Having stated the above, the ACA is still indeed very much in jeopardy. Going forward, the case will follow one of two possible routes:
Officially, it's supposed to go back to the judge who ruled against the ACA in the first place a year ago to "reconsider" which parts of it can be "saved"...after which it would then go back to the 5th Circuit Court of Appeals, and then to the U.S. Supreme Court. That full process could take well over a year.
However, it's possible that the Supreme Court will intervene and agree to take the case up instead of it going to the original judge first, which is what the defending states are now requesting. This full process...could still take up to a year, although it's conceivable that a final ruling would be issued before the election.
Well, as if Impeachment Day wasn't tense and historic enough already, the 3-judge panel of the 5th Circuit Court of Appeals has finally issued their decision on the Texas vs. U.S. (aka Texas vs. Azar, aka Texas Fold'em) lawsuit intended to strike down the entire Affordable Care Act:
Before KING, ELROD, and ENGELHARDT, Circuit Judges. JENNIFER WALKER ELROD, Circuit Judge:
I've written a lot over the past nearly three years about the damage caused to ACA policy enrollment caused by the Trump Administration's slashing of 90% of HealthCare.Gov's marketing, awareness and outreach budgets.
A significant portion of the reduction in ACA exchange enrollment in 2017, 2018 and 2019 can be blamed squarely on this.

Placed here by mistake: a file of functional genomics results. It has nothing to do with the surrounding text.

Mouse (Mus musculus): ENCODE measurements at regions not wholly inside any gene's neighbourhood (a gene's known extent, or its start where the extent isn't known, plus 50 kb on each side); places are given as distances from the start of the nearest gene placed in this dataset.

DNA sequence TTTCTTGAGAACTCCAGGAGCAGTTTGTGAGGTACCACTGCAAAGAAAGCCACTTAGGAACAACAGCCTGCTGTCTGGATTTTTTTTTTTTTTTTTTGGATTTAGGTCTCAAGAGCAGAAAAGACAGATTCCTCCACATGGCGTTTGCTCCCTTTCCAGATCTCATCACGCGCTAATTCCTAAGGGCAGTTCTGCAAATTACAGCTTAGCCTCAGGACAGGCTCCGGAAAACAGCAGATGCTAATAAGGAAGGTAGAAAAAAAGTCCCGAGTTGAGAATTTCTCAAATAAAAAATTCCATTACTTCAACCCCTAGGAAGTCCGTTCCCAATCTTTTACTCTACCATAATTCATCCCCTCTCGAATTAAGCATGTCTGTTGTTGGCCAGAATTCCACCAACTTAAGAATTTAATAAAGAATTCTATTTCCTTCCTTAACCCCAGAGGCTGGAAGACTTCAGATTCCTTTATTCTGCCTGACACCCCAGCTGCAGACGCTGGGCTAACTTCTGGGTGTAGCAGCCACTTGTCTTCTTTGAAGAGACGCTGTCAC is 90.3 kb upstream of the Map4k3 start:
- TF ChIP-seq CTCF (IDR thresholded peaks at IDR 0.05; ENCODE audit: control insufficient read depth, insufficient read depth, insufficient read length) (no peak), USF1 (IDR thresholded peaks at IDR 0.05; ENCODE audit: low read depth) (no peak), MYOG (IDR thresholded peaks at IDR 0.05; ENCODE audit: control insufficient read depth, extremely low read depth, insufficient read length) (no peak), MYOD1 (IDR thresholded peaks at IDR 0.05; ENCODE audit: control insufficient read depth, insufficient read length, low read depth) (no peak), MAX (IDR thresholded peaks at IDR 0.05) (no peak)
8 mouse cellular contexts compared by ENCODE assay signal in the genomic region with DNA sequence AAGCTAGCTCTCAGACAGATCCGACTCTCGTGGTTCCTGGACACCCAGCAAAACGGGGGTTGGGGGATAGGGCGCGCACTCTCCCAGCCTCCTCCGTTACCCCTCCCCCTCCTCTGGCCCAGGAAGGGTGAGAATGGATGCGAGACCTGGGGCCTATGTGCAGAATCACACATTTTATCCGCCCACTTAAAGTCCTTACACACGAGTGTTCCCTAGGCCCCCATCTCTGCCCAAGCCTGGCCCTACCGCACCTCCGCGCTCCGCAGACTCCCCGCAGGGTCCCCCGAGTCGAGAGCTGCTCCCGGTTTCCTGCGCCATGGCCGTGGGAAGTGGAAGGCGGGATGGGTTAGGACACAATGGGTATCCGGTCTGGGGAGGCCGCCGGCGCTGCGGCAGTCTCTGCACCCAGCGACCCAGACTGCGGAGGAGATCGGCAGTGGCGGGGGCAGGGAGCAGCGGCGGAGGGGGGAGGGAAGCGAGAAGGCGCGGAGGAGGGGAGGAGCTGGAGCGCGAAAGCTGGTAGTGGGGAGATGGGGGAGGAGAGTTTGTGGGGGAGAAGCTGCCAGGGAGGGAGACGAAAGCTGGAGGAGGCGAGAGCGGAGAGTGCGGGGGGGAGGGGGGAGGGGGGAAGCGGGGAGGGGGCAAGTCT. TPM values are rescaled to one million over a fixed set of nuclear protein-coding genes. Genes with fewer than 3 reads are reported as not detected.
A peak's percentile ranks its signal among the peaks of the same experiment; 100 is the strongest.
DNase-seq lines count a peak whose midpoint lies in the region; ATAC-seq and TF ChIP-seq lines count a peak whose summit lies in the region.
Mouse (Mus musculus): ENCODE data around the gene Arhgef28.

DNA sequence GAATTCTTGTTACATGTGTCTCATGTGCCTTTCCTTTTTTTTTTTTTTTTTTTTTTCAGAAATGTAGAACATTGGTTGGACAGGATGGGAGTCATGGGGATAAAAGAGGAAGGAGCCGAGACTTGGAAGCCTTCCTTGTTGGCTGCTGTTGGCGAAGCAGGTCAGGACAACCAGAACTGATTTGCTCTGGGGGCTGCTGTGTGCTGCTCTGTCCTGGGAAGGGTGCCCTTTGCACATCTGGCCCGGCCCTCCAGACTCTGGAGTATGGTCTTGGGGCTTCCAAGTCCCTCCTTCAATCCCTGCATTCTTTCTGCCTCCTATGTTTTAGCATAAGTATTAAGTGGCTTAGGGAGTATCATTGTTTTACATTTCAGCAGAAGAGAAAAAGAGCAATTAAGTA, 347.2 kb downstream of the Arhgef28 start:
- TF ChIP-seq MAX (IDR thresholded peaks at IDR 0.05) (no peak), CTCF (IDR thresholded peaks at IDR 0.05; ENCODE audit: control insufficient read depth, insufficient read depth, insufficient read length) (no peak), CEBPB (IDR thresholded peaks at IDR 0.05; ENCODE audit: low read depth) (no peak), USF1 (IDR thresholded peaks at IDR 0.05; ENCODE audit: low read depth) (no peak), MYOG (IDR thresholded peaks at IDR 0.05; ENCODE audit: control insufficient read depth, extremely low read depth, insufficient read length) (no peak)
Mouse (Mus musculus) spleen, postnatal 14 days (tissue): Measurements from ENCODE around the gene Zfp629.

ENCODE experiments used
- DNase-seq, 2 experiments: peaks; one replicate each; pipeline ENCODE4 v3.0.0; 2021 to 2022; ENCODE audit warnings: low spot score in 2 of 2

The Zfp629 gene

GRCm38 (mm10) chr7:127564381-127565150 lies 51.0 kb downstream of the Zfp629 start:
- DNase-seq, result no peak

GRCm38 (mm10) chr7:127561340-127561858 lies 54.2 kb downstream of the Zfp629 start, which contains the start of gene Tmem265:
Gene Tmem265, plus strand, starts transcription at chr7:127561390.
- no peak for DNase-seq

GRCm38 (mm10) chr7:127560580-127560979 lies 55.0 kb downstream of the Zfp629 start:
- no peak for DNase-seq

That's not just my opinion; it's been supported by detailed analysis as well as the corresponding increase in enrollment on state-based exchanges, which operate their own marketing/outreach budgets.
The following graph compares the two over the first six Open Enrollment Periods. I've had to adjust for the fact that since 2014, several states have switched from state exchanges to the federal one or vice-versa, but even so, the contrast is dramatic and clear:
HEARING ON "SABOTAGE: THE TRUMP ADMINISTRATION'S ATTACK ON HEALTH CARE"
Date: Wednesday, October 23, 2019 - 10:00am
Location: 2123 Rayburn House Office Building
Subcommittees: 116th Congress, Energy and Commerce (116th Congress), Oversight and Investigations (116th Congress)
The Subcommittee on Oversight and Investigations of the Committee on Energy and Commerce will hold a hearing on Wednesday, October 23, 2019, at 10 a.m. in the John D. Dingell Room, 2123 of the Rayburn House Office Building.
How Pending Decision on Obamacare Could Upend 2020 Campaign
A federal appeals court’s ruling on the Affordable Care Act could be a huge headache for the president and take Democrats’ focus off Medicare for all.
A federal appeals court in New Orleans is preparing a ruling on the Affordable Care Act that could put the law’s future front and center in the presidential race, overwhelming the current Democratic debate over Medicare for all and reigniting the health care-driven worries that helped Democrats win back the House last year.